Labor NBN obsession crippled digital economy talk: Turnbull

New Communications Minister Malcolm Turnbull says it is possible to enjoy the benefits of the digital economy without having to possess a fibre connection to the premises.
Written by Chris Duckett, Contributor

The rhetoric of the former Australian federal government, which could be summarised as "a noun, a verb, NBN", held back the way that it approached the digital economy, Communications Minister Malcolm Turnbull said today.

In an address in Sydney this morning, Turnbull stressed that the incoming Abbott government would be following a mantra that the benefits of the digital economy are not coupled with the National Broadband Network (NBN).

The minister said that after embarking on such a large infrastructure project with minimal analysis, everything said by the former Labor government about the digital economy was framed in a way that would look to justify the NBN.

"The government would say 'e-commerce, fantastic! This will be enabled by the NBN', 'Small Australian butcher shops in Hobart exporting meat across Australia, enabled by the NBN', so it was as though none of the benefits of the internet would be available to you, other than through the government's own National Broadband Network.

"And that was always just so much nonsense.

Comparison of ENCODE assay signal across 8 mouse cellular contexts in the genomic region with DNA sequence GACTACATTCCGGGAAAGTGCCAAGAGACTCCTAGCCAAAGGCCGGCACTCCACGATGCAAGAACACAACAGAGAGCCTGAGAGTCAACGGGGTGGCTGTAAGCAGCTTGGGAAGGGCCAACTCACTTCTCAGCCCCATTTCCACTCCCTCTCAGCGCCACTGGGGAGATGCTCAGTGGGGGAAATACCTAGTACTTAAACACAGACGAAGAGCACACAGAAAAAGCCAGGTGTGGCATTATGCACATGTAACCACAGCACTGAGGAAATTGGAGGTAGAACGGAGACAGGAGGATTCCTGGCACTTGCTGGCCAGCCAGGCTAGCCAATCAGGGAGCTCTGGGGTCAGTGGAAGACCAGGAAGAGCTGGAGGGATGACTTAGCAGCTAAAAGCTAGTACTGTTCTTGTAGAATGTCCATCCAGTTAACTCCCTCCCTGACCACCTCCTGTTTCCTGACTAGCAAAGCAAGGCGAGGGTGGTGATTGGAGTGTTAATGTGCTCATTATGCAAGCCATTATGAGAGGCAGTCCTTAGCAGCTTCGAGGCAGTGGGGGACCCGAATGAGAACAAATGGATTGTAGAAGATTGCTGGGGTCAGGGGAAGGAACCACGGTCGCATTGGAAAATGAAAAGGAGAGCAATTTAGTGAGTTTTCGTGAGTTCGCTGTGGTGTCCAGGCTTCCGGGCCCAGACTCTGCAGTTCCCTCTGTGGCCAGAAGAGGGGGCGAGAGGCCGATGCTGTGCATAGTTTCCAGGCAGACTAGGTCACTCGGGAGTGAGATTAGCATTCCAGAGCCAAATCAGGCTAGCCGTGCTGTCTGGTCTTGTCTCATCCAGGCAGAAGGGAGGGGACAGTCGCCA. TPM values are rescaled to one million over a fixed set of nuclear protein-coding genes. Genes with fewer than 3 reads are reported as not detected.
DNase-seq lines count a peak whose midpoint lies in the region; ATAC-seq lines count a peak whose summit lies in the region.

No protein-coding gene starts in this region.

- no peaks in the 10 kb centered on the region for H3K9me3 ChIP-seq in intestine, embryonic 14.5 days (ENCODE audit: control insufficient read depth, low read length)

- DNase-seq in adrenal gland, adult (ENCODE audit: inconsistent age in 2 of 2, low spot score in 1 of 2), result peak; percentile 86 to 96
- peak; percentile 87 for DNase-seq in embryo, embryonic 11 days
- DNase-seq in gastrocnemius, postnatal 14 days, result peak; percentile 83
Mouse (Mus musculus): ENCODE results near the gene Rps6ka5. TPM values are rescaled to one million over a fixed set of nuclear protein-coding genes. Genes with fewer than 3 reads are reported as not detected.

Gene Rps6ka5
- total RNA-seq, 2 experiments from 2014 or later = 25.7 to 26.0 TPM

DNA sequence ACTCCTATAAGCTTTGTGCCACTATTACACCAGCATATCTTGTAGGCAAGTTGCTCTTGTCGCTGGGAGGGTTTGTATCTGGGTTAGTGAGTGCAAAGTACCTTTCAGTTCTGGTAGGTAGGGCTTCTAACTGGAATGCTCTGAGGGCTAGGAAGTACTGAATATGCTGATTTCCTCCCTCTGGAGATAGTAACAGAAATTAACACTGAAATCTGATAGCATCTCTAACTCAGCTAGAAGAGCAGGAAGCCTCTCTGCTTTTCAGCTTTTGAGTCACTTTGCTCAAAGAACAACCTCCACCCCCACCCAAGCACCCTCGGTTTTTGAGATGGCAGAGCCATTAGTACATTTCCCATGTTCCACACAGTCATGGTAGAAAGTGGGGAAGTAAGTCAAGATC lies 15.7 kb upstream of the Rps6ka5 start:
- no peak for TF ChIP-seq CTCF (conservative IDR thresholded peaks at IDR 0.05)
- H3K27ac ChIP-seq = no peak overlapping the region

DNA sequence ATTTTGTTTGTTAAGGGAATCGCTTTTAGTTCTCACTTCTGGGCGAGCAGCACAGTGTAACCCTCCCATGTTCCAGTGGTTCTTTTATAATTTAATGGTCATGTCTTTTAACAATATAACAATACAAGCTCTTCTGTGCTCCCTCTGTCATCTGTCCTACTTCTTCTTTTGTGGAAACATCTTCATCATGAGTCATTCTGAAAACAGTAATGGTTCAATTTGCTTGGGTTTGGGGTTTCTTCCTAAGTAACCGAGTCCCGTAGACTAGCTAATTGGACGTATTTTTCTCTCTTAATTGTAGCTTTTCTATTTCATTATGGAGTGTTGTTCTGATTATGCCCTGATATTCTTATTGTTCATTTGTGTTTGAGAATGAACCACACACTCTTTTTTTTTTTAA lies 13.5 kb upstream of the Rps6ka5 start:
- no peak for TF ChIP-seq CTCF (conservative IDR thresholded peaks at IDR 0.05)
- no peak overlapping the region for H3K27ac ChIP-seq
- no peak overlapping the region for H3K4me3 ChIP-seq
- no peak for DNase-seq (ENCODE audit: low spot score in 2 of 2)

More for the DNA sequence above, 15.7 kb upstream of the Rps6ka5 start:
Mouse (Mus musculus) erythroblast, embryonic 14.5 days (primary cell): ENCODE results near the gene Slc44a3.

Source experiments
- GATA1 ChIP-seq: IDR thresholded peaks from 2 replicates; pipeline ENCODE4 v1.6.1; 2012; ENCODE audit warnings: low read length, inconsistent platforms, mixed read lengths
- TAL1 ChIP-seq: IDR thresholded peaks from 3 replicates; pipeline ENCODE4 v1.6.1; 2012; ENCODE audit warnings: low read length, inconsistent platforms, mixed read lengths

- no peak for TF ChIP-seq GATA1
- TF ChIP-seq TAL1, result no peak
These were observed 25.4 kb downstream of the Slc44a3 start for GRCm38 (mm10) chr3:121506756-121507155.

"More discerning people recognise that, but in a way it crippled the way the [former] Australian government approached this issue."

Turnbull said that one aspect of the digital economy that businesses are being forced to address is the increasing use of mobile devices by customers, many of whom are "living on their smartphones".

"I certainly live on my smartphone, I am a tragic in that respect," he said.

"There is where, of course, saying 'none of the joys and opportunities of the internet are available until you get the NBN, when you get a fibre cable to your house' is just so wrong-headed, because it is out there happening now in the wireless platforms, which do require a lot of fibre in the backhaul, and is becoming more important than ever."

A report released by the Australian Bureau of Statistics last week showed that while mobile data is seeing the largest growth of any form of connectivity, it still pales in comparison to the amount of data downloaded via fixed-line connections.

In the three months until June this year, mobile data accounted for 19.6 petabytes, while data downloaded via fixed-line broadband totalled 630 petabytes.

Looking at the success of public transit applications that are able to use recently opened government datasets, Turnbull said that the government should set an example for digital engagement through policy, such as the Coalition's previously announced digital mailbox.

"We really should get to a point where, before too long, all of citizens' engagement with government can be affected digitally. That's not how it has to be, but that should be feasible," he said.

"We are going to offer a free electronic mailbox to all citizens, which will be, if they choose, the destination for all of their government correspondence."

Turnbull said that the platform would be available for free to state and local governments.

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